The betting sector in both the US and Canada has exploded over the past year as more states open their borders to regulated wagering and Ontario looks promising as one of the region’s leading emerging markets.

However, football – or soccer as the local audience prefers to call it – is not the number one game in the US or Canada. And Scarrott doesn’t expect this World Cup to be any different in comparison to his evaluation of the UK market where he expects aforementioned pre-match bettors to drive revenue.

“Canada’s very complicated, as we can’t advertise and show the value in our offers,” he explained. “Hopefully the World Cup will market itself. It’s unlikely they’ll qualify the group, but they’re a better side than they once were. 

“It’s also in the middle of the US sports season, which is a difficulty, and competing with the NFL and NBA will have to be factored in.”

Over at Fortuna, there was also a degree of doom and gloom with regards to some unexpected markets – those in central and southeastern Europe which are very football focused areas. 

This, however, poses a problem in Hanak’s view, as ‘football dependent’ markets – such as Fotuna’s jurisdictions of Romania, Poland, Czech Republic and Croatia – will see a reduction in revenue due to the postponement of their usual domestic schedules. 

“For us this World Cup will represent an outage in the stakes and profit because most of our countries are football dependent countries,” he explained. SBC News Battle of the bet builders - the products which will drive success at Qatar 22

“It means that the outage of the European leagues doesn’t cover the stakes and the profit we expect for a World Cup. For us, it represents a huge issue.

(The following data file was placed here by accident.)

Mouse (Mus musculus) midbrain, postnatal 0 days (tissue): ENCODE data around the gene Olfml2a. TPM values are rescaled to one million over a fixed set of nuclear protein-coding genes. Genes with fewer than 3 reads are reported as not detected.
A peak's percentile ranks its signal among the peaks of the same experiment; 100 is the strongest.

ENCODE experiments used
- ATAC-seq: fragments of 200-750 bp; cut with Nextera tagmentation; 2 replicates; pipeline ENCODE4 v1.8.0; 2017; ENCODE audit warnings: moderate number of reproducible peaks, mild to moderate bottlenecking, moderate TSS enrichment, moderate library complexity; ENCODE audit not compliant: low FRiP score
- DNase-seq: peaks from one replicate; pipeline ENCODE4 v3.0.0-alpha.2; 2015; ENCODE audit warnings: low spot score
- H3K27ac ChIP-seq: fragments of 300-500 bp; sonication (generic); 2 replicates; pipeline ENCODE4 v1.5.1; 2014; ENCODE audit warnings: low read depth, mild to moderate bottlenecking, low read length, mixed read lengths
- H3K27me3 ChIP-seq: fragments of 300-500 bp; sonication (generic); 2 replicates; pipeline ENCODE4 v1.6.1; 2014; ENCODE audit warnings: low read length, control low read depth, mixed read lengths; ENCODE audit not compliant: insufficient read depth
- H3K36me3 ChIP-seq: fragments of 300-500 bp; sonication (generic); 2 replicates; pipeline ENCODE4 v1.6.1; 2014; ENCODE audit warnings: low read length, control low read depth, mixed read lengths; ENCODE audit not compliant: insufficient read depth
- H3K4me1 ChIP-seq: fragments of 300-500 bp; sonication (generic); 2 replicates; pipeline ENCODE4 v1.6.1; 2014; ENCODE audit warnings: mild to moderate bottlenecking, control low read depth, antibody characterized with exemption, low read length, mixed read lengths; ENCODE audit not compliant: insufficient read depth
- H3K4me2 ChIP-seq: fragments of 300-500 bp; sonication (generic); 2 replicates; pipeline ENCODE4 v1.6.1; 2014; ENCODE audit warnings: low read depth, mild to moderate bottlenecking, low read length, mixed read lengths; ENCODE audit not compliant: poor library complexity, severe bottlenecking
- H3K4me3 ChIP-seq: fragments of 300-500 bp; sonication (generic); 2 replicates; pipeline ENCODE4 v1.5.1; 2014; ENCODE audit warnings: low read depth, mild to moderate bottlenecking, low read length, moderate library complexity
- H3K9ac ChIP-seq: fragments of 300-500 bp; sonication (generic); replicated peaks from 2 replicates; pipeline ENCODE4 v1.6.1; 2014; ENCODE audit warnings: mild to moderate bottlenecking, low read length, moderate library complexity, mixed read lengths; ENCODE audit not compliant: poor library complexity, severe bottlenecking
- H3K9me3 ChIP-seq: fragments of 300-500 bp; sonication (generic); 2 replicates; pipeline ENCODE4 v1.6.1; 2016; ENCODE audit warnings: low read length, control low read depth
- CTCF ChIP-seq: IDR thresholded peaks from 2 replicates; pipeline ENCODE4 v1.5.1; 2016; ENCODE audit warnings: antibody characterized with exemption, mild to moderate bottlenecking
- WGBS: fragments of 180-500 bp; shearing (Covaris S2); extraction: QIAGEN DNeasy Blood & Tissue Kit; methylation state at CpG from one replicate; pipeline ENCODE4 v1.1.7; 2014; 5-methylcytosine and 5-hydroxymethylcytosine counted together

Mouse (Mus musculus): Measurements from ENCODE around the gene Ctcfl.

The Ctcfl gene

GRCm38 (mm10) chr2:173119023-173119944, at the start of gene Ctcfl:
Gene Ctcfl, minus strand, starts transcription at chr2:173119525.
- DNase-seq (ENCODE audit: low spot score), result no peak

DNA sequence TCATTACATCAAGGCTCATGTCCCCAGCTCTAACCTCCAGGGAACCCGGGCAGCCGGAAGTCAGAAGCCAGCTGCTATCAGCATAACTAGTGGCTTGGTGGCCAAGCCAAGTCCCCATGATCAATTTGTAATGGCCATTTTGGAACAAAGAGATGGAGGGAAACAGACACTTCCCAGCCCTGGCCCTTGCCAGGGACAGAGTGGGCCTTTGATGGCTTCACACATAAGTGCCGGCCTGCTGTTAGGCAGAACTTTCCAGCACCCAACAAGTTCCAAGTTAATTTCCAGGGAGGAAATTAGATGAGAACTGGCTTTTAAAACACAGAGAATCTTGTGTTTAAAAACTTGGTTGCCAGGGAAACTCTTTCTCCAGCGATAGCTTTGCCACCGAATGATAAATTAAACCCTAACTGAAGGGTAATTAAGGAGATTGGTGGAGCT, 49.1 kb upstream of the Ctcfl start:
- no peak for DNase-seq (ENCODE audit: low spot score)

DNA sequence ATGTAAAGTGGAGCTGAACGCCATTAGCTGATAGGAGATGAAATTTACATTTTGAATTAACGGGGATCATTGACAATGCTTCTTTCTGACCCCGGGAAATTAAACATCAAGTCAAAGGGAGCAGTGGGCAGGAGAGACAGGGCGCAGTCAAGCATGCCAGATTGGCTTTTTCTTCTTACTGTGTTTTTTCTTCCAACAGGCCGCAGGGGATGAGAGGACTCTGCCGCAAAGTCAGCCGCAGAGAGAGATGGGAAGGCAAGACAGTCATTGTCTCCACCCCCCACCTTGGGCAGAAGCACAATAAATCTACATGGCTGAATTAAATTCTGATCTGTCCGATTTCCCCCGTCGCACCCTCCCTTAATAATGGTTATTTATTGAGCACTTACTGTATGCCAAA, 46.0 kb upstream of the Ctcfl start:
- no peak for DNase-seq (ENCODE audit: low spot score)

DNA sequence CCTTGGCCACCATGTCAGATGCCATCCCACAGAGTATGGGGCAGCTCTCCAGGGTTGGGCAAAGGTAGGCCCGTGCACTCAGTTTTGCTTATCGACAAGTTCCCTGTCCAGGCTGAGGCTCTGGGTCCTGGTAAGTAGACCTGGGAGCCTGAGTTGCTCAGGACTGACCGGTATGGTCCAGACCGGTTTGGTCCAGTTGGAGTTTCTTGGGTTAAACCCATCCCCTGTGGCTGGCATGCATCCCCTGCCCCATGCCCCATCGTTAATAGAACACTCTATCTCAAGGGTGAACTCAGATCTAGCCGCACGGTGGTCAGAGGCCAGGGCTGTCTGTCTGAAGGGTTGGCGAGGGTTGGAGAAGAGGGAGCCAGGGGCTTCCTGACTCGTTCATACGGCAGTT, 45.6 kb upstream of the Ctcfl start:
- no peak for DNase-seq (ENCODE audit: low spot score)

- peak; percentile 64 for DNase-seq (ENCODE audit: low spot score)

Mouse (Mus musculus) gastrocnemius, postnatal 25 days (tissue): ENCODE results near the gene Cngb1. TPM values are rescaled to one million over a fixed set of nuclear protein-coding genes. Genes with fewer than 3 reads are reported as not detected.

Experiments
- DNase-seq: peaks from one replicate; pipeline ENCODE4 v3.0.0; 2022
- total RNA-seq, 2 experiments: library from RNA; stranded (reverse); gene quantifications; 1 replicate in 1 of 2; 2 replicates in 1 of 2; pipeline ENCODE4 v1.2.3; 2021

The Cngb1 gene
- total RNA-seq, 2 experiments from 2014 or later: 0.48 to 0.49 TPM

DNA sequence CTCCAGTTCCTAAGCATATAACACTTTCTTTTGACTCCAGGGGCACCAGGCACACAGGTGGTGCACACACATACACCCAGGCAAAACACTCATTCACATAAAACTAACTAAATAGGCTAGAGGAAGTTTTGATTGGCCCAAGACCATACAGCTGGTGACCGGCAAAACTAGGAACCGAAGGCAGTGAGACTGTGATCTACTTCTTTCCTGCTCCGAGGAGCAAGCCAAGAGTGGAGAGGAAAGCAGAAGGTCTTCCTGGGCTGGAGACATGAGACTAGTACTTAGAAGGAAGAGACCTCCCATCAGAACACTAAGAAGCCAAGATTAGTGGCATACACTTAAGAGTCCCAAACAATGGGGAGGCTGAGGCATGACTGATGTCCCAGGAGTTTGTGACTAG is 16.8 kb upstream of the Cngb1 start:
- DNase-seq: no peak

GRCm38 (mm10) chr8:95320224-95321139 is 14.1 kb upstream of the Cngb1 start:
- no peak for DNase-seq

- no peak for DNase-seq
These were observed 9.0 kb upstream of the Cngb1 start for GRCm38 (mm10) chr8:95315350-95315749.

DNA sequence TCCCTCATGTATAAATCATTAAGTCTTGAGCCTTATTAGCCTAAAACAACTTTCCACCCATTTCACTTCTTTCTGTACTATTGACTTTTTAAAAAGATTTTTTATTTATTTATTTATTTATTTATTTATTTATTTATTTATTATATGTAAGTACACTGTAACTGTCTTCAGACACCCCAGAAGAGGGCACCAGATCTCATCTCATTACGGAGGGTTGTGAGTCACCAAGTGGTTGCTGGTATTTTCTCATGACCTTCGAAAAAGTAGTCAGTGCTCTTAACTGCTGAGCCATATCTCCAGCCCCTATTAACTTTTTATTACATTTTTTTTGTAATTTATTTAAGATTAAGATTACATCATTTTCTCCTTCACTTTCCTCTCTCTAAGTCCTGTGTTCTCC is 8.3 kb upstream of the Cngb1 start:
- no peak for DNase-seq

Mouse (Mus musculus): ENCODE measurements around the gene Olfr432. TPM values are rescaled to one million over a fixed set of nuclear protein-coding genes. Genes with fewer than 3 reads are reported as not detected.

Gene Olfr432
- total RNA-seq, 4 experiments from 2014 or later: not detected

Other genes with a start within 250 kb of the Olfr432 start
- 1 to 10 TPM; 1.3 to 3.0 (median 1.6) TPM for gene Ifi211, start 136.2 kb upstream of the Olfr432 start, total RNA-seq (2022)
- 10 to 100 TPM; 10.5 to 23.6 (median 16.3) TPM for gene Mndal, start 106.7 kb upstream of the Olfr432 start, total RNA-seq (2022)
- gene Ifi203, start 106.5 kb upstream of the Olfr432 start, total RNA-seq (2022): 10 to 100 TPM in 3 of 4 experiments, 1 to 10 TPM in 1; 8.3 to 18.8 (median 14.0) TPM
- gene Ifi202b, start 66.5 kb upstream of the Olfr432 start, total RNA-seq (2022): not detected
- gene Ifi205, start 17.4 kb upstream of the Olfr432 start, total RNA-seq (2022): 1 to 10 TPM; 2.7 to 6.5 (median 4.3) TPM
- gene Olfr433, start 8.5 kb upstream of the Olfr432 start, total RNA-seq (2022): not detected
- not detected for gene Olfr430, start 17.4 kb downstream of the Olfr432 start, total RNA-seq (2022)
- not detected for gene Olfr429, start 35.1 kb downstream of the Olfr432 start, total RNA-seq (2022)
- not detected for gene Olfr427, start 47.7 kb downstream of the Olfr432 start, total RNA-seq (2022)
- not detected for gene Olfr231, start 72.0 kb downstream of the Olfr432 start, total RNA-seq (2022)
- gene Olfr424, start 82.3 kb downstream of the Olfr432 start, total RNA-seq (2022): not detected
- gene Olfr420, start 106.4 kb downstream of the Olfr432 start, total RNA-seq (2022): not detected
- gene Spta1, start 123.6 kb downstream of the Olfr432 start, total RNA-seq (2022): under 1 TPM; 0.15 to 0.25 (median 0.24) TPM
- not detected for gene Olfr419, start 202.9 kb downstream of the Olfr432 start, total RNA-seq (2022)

“A World Cup during summertime means some additional stakes, whilst during this time there is an outage of European leagues and we do not expect the stakes from this non-traditional World Cup to cover the lost stakes form these other leagues.”

Back in the UK, Mckay highlighted an important factor, however, which is the return of EFL football, as the 72 clubs of the Championship, League One and League Two get back to business in the latter stages of the World Cup. 

This has influenced LiveScore Bet and VirginBet’s decision to focus on accas. He explained: “The leagues are coming back, so on Saturday at three o’clock we’ll be pushing the good old fashioned acca, which people sometimes forget about when we talk about bet builders.”

The brighter side

Mckay remained optimistic, though, that the winter World Cup will provide an opportunity for growth and customer acquisition for sportsbooks, no different to any other tournament.

“We could think of it as an opportunity to acquire later in the tournament, so normally when we look at the semi finals we knew we’d have the full three or four weeks that there would be no football going on. 

“Now we’re straight back in after a week. From an acquisition point of view we can go further into the tournament, which is good.”

On the question of whether Christmas will interfere with bookmakers’ operations, Mckay observed that ultimately they must focus on their entertainment offering and make themselves stand out from competing sub-sectors.

“People will be spending their money on other things, but we have to be concrete on making sure ours is the best product. It is a factor, but is not something we should worry too much about,” he concluded.

Agreeing, Scarrott observed that the World Cup ‘potentially could be really positive for us’, due to the lull in activity before summer tournaments during the gap between domestic and international football – which is of course non-existent for this tournament.

“No one will fall off in this period, no one will go on holiday or be distracted and they will be ready for the world cup, then we’re straight back in again. It is actually a massive positive for us, given that there’s no real window beforehand.”

Bringing the discussion back to the start to some extent, McKay concluded by observing that bookmakers’ focus will then move on to the next big tournament – the 2023 European Championships.

World Cup conditions for operators were also discussed on the SBC Summit Barcelona ‘Keeping sportsbooks hot during the World Cup’ panel – read the article HERE

SBC News Battle of the bet builders - the products which will drive success at Qatar 22